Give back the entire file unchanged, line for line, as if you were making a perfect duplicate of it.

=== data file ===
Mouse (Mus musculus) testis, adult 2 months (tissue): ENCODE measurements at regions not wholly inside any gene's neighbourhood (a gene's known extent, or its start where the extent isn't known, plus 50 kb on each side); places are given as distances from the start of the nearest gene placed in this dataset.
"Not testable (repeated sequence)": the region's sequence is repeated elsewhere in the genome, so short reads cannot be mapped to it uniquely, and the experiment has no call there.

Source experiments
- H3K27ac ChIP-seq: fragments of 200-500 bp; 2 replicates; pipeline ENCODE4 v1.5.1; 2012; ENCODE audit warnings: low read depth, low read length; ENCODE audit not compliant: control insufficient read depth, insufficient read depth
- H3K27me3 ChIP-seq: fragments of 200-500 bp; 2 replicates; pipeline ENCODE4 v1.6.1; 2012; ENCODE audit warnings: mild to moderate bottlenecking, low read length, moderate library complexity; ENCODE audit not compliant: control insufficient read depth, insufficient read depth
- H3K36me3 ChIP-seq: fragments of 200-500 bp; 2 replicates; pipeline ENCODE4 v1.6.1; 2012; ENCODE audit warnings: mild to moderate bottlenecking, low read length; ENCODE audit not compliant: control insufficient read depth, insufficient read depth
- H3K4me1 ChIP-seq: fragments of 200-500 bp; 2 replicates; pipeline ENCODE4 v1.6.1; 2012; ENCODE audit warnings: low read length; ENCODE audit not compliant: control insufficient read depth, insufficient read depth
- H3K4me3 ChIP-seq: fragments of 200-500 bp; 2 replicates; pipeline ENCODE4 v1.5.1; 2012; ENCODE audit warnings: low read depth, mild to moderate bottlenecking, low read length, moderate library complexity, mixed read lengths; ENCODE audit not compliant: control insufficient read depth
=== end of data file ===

Mouse (Mus musculus) testis, adult 2 months (tissue): ENCODE measurements at regions not wholly inside any gene's neighbourhood (a gene's known extent, or its start where the extent isn't known, plus 50 kb on each side); places are given as distances from the start of the nearest gene placed in this dataset.
"Not testable (repeated sequence)": the region's sequence is repeated elsewhere in the genome, so short reads cannot be mapped to it uniquely, and the experiment has no call there.

Source experiments
- H3K27ac ChIP-seq: fragments of 200-500 bp; 2 replicates; pipeline ENCODE4 v1.5.1; 2012; ENCODE audit warnings: low read depth, low read length; ENCODE audit not compliant: control insufficient read depth, insufficient read depth
- H3K27me3 ChIP-seq: fragments of 200-500 bp; 2 replicates; pipeline ENCODE4 v1.6.1; 2012; ENCODE audit warnings: mild to moderate bottlenecking, low read length, moderate library complexity; ENCODE audit not compliant: control insufficient read depth, insufficient read depth
- H3K36me3 ChIP-seq: fragments of 200-500 bp; 2 replicates; pipeline ENCODE4 v1.6.1; 2012; ENCODE audit warnings: mild to moderate bottlenecking, low read length; ENCODE audit not compliant: control insufficient read depth, insufficient read depth
- H3K4me1 ChIP-seq: fragments of 200-500 bp; 2 replicates; pipeline ENCODE4 v1.6.1; 2012; ENCODE audit warnings: low read length; ENCODE audit not compliant: control insufficient read depth, insufficient read depth
- H3K4me3 ChIP-seq: fragments of 200-500 bp; 2 replicates; pipeline ENCODE4 v1.5.1; 2012; ENCODE audit warnings: low read depth, mild to moderate bottlenecking, low read length, moderate library complexity, mixed read lengths; ENCODE audit not compliant: control insufficient read depth